I am still surprised by how rural Maine is. If you are not on I-95, you are on a two-lane road which goes right through the center of small towns, plus mile after mile of forest. It's good to see small-town businesses making a go of it. In big cities the massive chain stores have taken over, but in Maine the small businesses still have a chance.
When we got to Stonington we went to The Fisherman's Friend for lunch. The fried sampler platter was OK but the BLT with crab was better. And they serve clam strips differently here - it's called whole belly because they leave the innards on. I am not sure I'm going to get used to that...
Stonington is an attractive fishing village and they do a lively tourist business. The really picturesque part of the town is along the waterfront, where low tide reveals the building supports of rock or piers. A surprising number of buildings in Maine are completely sided in wood shake shingles. That was a fad in the Midwest a long time ago but high insurance premiums put an end to it there. In Maine the fashion is still going strong. And Mansard roofs, too, are found everywhere.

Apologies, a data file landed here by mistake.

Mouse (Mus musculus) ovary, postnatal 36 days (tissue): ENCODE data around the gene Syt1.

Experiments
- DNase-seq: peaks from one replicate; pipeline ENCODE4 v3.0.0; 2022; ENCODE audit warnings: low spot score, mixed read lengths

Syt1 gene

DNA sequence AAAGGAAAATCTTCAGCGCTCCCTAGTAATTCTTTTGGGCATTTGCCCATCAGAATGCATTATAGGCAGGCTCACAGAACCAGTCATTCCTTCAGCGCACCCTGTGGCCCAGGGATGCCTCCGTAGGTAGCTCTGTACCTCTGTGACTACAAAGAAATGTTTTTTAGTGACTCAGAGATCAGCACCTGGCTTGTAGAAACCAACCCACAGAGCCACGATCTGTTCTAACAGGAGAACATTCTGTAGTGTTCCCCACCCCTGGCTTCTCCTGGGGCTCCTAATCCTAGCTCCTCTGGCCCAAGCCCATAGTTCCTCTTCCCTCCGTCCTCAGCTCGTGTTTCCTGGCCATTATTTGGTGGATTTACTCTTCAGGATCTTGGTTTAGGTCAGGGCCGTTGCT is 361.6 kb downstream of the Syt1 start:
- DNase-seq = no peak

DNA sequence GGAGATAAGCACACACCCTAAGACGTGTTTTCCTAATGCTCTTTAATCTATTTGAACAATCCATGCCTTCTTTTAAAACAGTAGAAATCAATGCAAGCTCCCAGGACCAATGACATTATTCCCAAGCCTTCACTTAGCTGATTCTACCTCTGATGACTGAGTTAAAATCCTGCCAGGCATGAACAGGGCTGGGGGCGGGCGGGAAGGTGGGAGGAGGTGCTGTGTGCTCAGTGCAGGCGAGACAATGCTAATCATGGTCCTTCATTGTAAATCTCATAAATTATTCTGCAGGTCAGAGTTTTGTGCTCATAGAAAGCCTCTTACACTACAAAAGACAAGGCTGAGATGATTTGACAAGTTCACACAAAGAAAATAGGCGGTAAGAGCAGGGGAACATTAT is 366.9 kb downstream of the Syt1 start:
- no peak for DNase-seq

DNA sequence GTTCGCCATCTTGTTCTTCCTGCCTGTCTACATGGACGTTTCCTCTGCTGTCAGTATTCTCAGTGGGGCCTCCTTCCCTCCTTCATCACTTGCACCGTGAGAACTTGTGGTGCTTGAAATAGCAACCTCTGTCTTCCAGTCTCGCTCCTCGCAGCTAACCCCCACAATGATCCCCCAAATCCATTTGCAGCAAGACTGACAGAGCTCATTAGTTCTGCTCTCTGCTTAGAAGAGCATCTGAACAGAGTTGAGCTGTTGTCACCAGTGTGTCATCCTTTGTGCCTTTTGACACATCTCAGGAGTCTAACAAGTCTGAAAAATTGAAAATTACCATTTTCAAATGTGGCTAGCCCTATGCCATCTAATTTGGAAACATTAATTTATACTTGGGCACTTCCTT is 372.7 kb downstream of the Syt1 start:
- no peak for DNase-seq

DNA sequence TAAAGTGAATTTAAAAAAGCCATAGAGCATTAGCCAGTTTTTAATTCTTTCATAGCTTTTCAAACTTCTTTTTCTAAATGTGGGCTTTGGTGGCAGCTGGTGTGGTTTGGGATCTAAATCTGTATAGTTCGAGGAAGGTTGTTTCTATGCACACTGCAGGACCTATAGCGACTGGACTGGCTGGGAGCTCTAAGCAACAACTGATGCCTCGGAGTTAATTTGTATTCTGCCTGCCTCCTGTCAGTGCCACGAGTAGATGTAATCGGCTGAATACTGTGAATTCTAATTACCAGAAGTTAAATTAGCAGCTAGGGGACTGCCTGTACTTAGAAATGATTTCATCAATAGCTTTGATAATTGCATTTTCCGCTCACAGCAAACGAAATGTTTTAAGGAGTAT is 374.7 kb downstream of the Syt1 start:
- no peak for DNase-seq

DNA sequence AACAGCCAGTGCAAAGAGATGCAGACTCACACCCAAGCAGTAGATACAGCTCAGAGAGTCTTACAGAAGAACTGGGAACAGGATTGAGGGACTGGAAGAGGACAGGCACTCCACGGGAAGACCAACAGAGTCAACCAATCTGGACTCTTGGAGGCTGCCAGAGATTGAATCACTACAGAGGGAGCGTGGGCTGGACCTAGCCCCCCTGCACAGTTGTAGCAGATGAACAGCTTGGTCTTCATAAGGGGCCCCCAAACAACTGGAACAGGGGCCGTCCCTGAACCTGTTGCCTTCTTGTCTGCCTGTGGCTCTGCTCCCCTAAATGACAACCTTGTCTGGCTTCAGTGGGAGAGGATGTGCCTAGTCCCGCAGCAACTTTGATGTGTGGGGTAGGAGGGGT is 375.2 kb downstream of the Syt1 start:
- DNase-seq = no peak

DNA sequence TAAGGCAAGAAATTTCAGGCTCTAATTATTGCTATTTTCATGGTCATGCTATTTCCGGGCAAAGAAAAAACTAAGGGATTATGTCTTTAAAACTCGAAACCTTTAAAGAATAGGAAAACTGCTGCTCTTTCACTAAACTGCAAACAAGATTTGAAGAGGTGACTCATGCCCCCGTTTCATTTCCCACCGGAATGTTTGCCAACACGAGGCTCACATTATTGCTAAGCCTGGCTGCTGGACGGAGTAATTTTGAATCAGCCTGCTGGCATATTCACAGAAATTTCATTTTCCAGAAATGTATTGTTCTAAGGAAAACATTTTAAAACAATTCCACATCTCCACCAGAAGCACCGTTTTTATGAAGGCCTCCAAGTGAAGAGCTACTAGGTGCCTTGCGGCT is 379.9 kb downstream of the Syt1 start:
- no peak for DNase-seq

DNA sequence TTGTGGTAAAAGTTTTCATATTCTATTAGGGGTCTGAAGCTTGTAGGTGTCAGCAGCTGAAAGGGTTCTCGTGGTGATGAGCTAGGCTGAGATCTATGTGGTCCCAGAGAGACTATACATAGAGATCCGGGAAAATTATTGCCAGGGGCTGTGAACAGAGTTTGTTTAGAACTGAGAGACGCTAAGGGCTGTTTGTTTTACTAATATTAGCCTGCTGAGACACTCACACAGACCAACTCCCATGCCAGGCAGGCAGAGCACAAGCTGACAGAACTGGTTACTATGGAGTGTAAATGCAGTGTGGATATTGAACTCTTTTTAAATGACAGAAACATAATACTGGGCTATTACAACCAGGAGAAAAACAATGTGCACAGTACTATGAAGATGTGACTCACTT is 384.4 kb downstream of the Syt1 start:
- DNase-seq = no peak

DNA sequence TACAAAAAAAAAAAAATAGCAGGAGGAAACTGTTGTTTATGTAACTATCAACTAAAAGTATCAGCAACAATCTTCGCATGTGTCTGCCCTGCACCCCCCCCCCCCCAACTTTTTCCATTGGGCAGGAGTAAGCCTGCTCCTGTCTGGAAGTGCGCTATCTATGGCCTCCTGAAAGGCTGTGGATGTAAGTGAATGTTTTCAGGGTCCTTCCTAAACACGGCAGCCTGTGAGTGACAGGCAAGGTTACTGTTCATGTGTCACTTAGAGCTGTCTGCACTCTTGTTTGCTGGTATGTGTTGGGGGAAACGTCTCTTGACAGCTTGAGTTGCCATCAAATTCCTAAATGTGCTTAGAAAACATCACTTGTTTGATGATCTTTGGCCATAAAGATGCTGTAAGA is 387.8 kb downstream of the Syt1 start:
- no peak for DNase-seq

The harbor, and much of the town, is built on huge granite rocks. Big, solid rocks that cannot be moved. Where ever these rocks are, building has to be done around them.
When we were ready to head back we went to the co-op to get the lobsters. They load them up right on the dock. There is an open hole behind Randy, where they throw back what's not wanted. I thought it looked like an accident waiting to happen, but maybe everyone here is less clumsy than me. If I had been here long, I know I would have stepped into that hole.
We brought home 12 lobsters and split them up between us and two other couples in the resort. These guys were not happy to be in the sink,but they didn't have to put up with it for long!